Zuckerberg finances: Building tools for Science Together
The origin of joint computing tools for Human Cell Atlas
Specialist in Computational Statistics Kim-Anh La Cao, working with CZ Biohub scientist Angela Pisco.
Cells are the fundamental units of life, but we still have much to learn about their basic function and organization. There are thousands of cell types and trillions of individual cells working in complex systems to provide a variety of functions in our body, from the immune system to the brain. New experimental technologies for characterization of individual cells - in combination with correct computational approaches - can help us to comprehend this complexity and begin to organize it.
Human Cell Atlas (HCA) is an ambitious global collaboration for creating an open reference map all cells in the human body through a comprehensive description of cell types, their number and spatial locations. Once completed, it will be a fundamental resource for scientists, allowing them to better understand how healthy cells work, and what happens to them wrong when the disease strikes. But assembling, integrating, analyzing and sharing this resource requires a new cloud data infrastructure and new analytical methods for processing and interpreting large and complex different data sets.
CZI supports Human Cell Atlas through the provision of grants, data infrastructure, joint development of open source software and support for collaborative research. As part of this effort, CZI Science recently organized a four-day conference of more than 200 scientists, computer biologists and software engineers to start the creation of joint computing tools for Human Cell Atlas - a series of 85 grants for researchers aimed at working together to solve computational problems for HCA.
cell state, cell type, images, multiomics, trajectories, diversity adjustment, abundance variations, potential spaces, compression, scale, ports and Bioconductor . Some of these groups were actually applied together - others met each other for the first time.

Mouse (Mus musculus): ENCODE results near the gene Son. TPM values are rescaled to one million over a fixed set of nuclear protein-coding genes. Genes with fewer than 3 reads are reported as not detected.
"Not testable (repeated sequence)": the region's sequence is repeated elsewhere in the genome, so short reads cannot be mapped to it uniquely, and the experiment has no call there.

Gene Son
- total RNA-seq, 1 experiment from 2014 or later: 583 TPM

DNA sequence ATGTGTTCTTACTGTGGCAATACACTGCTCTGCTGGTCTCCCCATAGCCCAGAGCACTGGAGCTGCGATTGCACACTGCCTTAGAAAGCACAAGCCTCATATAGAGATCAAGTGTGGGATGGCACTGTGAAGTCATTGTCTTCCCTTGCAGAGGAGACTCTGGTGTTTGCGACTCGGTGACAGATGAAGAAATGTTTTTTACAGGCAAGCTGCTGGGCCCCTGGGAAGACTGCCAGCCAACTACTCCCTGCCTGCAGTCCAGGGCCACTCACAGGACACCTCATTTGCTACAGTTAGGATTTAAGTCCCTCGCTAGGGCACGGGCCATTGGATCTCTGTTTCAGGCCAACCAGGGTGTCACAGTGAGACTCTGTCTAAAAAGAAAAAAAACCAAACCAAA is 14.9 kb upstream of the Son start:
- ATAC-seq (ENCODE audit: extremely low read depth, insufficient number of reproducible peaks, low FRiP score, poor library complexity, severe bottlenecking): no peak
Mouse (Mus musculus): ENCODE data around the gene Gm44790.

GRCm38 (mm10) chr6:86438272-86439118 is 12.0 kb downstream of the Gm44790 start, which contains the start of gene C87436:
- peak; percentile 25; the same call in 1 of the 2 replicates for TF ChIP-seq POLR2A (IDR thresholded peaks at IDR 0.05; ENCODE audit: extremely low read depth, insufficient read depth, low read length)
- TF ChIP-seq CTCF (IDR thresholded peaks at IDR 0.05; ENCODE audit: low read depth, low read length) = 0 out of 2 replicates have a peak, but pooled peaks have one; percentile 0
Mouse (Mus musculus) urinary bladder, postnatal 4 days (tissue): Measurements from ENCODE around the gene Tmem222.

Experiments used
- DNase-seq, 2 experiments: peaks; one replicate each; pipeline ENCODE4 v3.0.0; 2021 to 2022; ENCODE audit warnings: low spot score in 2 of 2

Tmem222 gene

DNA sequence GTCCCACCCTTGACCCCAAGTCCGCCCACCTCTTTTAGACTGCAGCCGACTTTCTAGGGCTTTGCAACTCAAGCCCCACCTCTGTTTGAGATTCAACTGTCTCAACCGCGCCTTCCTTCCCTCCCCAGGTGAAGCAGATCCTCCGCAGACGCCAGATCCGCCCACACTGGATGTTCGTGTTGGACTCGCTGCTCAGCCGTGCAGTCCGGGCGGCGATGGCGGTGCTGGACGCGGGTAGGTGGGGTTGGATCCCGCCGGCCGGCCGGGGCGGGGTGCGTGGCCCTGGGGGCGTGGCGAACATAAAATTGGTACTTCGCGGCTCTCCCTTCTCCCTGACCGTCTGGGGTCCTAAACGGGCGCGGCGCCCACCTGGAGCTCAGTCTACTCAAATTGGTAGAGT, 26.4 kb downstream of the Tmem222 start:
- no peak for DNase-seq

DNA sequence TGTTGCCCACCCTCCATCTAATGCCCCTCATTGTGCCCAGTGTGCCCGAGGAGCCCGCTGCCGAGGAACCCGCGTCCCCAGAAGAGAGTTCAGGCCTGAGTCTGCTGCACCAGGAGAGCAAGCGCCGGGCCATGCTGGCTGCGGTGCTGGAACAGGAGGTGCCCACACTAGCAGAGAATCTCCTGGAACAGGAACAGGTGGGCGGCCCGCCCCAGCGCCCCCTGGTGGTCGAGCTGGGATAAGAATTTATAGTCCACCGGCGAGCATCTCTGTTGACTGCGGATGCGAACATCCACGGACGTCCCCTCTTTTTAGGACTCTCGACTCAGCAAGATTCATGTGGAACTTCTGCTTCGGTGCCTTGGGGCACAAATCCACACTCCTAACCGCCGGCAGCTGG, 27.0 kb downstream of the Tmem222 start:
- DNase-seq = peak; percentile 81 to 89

We asked each group to present their work as a whole so that we had 12 group presentations, and not 85 individual projects, and we had lively teleconferences to prepare for the speeches before the meeting. This relaxed organization and teleconferences before the meeting helped to defuse the situation when people arrived. We also developed meeting website with links to repositories, slides, documents and other projects that were merged into the online center during the meeting.
On the first day, 12 groups presented their projects. After these 12 presentations, the groups then spent the next two and a half days working together to better "divide" the work they could do in one year (the duration of the project), attaching special importance to connecting threads, such as common metrics and control Data sets for determining the relative success of different algorithms, data standards and metadata standards, or integration with various ecosystem programming tools. To add some structuring, we also presented four parallel training sessions that will help teach a whole range of topics and inform about them: tools for modern web-based data visualization, a data coordination platform for Human Cell Atlas , using and improving bioRxiv for computational biology and co-programming with Github .
We allocated a lot of time at the meeting so that the groups could work from the time allocated for joint programming, ending with a massive brainstorming session, diluted with presentations from the guests about the current large experimental and computational costs associated with HCA - including inspiring basic information from Dana Peer, leader of the HCA computing community.
The meeting ended with presentations of listeners about what they did and how to continue working together. We left a lot of unplanned time, both for work and for social interaction, to promote open discussion and building relationships. The choice of a venue that would provide participants with both meeting space and accommodation helped in the creation of a community. The supervisory control datasets in Github can last a year, but the smoke and karaoke on the beach is a link that can last throughout the scientific career.
Continuation of the discussion with the fire on the ocean.
Thank you @cziscience for an amazing meeting. It was the most productive, collective and inspiring meeting I attended throughout my career!